Understanding Clean Fifteen

In addition to the Dirty Dozen, the EWG also publishes the Clean Fifteen, a list of fruits and vegetables with the least pesticide residues. This list includes produce such as avocados, sweet corn, pineapples, and other items less likely to test positive for pesticides. In some cases, no residue was found on over 80% of samples.[15] When buying produce that appears on the Clean Fifteen, opting for conventional over organic could help consumers save money without significantly increasing their pesticide exposure.

The EWG's Clean Fifteen for 2023 is a list of the fifteen fruits and vegetables that have been found to have the least pesticide residues.[15] The list includes Avocados, Sweet corn, Pineapple, Onions, Papaya, Sweet peas (frozen), Asparagus, Honeydew melon, Kiwi, Cabbage, Mushrooms, Mangoes, Sweet Potatoes, Watermelon, and Carrots. It's encouraging to know that when buying these items, consumers can feel less concerned about pesticide exposure, even when buying non-organic versions. It's worth noting, however, that a small amount of sweet corn, papaya, and summer squash sold in the United States is produced from genetically modified seeds. If you wish to avoid genetically modified produce, it's recommended to buy organic varieties of these crops!


The Dirty Dozen list is a valuable tool that consumers can use to reduce their exposure to pesticides. By being aware of the fruits and vegetables with the highest pesticide residues, individuals can make more informed decisions about which types of products to buy organic.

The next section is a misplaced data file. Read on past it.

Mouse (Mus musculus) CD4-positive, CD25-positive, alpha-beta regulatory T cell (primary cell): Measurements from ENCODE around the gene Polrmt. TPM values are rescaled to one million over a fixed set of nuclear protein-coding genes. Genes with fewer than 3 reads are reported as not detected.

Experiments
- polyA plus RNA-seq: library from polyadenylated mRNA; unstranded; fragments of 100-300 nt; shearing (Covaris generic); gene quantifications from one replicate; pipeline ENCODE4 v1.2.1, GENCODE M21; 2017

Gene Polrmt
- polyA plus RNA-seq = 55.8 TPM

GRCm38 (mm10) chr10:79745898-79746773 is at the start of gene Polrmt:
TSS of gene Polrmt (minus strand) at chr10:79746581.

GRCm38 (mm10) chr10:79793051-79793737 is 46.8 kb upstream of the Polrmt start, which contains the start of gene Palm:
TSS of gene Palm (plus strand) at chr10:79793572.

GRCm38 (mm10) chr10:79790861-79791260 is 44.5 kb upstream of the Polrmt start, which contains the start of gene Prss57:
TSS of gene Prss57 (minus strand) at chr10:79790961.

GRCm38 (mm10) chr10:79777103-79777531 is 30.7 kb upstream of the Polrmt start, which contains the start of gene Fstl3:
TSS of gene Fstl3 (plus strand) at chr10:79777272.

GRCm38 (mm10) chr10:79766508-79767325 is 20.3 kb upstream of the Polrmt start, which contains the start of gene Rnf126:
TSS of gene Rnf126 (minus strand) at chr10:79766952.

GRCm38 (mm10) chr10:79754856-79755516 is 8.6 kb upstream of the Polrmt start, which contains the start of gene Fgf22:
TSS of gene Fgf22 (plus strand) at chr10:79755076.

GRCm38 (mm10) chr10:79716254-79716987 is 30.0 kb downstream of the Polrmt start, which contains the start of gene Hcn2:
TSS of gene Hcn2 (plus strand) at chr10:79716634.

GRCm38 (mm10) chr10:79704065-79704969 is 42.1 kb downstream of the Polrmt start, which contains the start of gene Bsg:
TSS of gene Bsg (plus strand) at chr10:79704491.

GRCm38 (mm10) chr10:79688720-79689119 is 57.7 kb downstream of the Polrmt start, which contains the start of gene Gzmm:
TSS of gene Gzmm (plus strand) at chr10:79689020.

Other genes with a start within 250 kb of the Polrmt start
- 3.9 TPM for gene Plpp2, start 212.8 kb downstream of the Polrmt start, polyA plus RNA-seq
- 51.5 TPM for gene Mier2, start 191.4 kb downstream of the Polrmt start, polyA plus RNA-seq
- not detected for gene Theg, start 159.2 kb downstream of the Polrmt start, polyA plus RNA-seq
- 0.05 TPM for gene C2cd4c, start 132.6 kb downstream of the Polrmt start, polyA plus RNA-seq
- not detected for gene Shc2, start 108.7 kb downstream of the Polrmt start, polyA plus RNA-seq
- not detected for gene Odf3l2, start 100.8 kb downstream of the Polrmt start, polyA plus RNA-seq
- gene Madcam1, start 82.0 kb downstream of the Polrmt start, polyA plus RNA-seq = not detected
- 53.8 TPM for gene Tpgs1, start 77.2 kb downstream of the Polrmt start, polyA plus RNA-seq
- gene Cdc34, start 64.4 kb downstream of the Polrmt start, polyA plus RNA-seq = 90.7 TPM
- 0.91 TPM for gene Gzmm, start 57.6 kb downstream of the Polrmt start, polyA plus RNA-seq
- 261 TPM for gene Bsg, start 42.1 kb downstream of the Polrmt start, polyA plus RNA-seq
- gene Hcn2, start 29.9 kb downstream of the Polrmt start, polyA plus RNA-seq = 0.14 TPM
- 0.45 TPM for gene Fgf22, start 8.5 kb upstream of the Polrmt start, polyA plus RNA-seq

1. EWG. (2023). EWG's 2023 Shopper's Guide to Pesticides in Produce. EWG's Dirty Dozen for 2023. [Online] Available at: (Accessed 10 July 2023).
  2. U.S. Department of Agriculture. (2023). Pesticide Data Program. [Online] Available at: (Accessed 10 July 2023).
  3. Bouchard, M. F., et al. (2011). Prenatal Exposure to Organophosphate Pesticides and IQ in 7-Year-Old Children. Environmental Health Perspectives, 119(8), 1189–1195. 
  4. Mostafalou, S., & Abdollahi, M. (2017). Pesticides: an update of human exposure and toxicity. Archives of toxicology, 91(2), 549-599. 
  5. Bradman, A., et al. (2015). Effect of Organic Diet Intervention on Pesticide Exposures in Young Children Living in Low-Income Urban and Agricultural Communities. Environmental Health Perspectives, 123(10), 1086–1093.
  6. Curl, C. L., et al. (2015). Estimating pesticide exposure from dietary intake and organic food choices: the Multi-Ethnic Study of Atherosclerosis (MESA). Environmental Health Perspectives, 123(5), 475–483. 
  7. Munoz-Quezada, M. T., Lucero, B. A., Barr, D. B., Steenland, K., Levy, K., Ryan, P. B., Iglesias, V., Alvarado, S., Concha, C., Rojas, E., & Vega, C. (2013). Neurodevelopmental effects in children associated with exposure to organophosphate pesticides: A systematic review. NeuroToxicology, 39, 158–168.
  8. Mnif, W., Hassine, A. I. H., Bouaziz, A., Bartegi, A., Thomas, O., & Roig, B. (2011). Effect of Endocrine Disruptor Pesticides: A Review. International Journal of Environmental Research and Public Health, 8(6), 2265–2303.
  9. Zhang, L., Rana, I., Shaffer, R. M., Taioli, E., & Sheppard, L. (2019). Exposure to glyphosate-based herbicides and risk for non-Hodgkin lymphoma: A meta-analysis and supporting evidence. Mutation Research/Reviews in Mutation Research, 781, 186–206.
  10. EWG. (2023). EWG's 2023 Shopper's Guide to Pesticides in Produce. EWG's Dirty Dozen for 2023. [Online] Available at: (Accessed 10 July 2023). 
  11. Zhan, L., et al. (2018). The effects of strawberries on pesticide exposure in young children: A randomized controlled trial. Journal of Exposure Science & Environmental Epidemiology, 28, 31-37.
  12. Cimino, A. M., et al. (2017). Effects of Neonicotinoid Pesticide Exposure on Human Health: A Systematic Review. Environmental Health Perspectives, 125(2), 155–162. 
  13. Krol, W. J., et al. (2000). Reduction of pesticide residues on produce by rinsing. Journal of Agricultural and Food Chemistry, 48(10), 4666-4670.
  14. Lu, C., et al. (2008). Organic diets significantly lower children's dietary exposure to organophosphorus pesticides. Environmental Health Perspectives, 116(2), 260–265.
  15. "EWG's 2023 Shopper's Guide to Pesticides in Produce: Clean Fifteen." Environmental Working Group, 2023, Accessed 10 July 2023.